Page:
Police: Man flees, brags on Facebook, turns himself in
A Rochester Hills man might want to shrink his social network after a Facebook post bragged about eluding police.
After boasting on social media about his success in a high-speed chase with Lake Orion police on July 2, police were on his trail, leading the man to turn himself in Tuesday.
Michael Thomas Brown, 33, allegedly was caught on camera about 2:15 a.m. July 2 leaving Sagebrush Cantina restaurant in Lake Orion and getting on a motorcycle. A Lake Orion police officer at a traffic light a block away at the intersection of East Flint and South Broadway allegedly saw Brown “performing a loud and aggressive brake torque on the street in a reckless manner,” according to a statement from Police Chief Jerry Narsh.
Officer Brian Martinez pulled the motorcycle over then exited his patrol car to talk to the man, but “almost without hesitation” Brown allegedly fled south on South Broadway, heading to M-24, running a stop sign en route.
Within a half-mile of the motorcycle entering M-24, he eluded the officer, who called off the pursuit, according to Narsh’s statement.
Two days later, on July 4, Lake Orion police obtained a screenshot of a Facebook post “from a person who claimed he was driving a motorcycle that fled Lake Orion Police,” and provided information “that only the officer and the rider would know.” That post included the hashtags #ftp, #nojailthisweekend, and #everyonelovedit. In the post, Thomas allegedly wrote that he was traveling 140 mph in a 35-mph zone.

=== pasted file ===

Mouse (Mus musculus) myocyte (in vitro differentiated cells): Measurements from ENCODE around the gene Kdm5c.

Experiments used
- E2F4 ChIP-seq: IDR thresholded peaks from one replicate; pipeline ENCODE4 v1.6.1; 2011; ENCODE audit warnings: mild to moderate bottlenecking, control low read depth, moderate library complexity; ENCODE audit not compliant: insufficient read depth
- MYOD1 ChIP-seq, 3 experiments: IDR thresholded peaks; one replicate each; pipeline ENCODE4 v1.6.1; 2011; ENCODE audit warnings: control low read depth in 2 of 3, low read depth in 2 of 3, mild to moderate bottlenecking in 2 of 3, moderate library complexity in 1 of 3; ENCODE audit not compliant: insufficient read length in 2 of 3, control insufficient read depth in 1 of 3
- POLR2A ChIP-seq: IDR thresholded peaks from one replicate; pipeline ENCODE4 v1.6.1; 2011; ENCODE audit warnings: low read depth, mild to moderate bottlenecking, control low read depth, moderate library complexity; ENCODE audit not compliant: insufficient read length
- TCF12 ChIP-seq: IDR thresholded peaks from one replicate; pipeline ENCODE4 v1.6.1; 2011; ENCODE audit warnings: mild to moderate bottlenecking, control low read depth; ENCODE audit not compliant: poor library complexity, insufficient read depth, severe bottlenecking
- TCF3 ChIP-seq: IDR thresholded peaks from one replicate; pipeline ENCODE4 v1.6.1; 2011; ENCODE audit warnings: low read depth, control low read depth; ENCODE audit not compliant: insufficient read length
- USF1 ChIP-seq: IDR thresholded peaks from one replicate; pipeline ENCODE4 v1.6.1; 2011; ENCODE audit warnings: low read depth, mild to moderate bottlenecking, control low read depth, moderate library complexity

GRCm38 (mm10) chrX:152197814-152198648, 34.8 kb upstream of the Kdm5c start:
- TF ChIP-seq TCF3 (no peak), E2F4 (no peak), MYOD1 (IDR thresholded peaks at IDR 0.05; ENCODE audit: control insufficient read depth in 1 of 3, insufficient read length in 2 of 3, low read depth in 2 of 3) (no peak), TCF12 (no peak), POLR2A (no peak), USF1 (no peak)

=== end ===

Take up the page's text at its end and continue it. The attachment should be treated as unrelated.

“The single most dangerous thing most people will do every day is get behind the wheel of a car,” Narsh said in his statement. “When someone flees from the police or drives in a willful and reckless manner, they put us all at risk.”
Investigators began compiling evidence against the man, but on Tuesday, Brown turned himself in. He was arraigned at the 52-3 District Court before Magistrate Marie Soma, on fleeing a police officer, third degree, a five-year felony; and reckless driving, a misdemeanor.
Brown was released on a $5,000 personal bond, which wouldn’t need to be paid unless he failed to appear at a court date. Brown’s probable cause hearing is scheduled for Aug. 2 before Judge Julie Nicholson.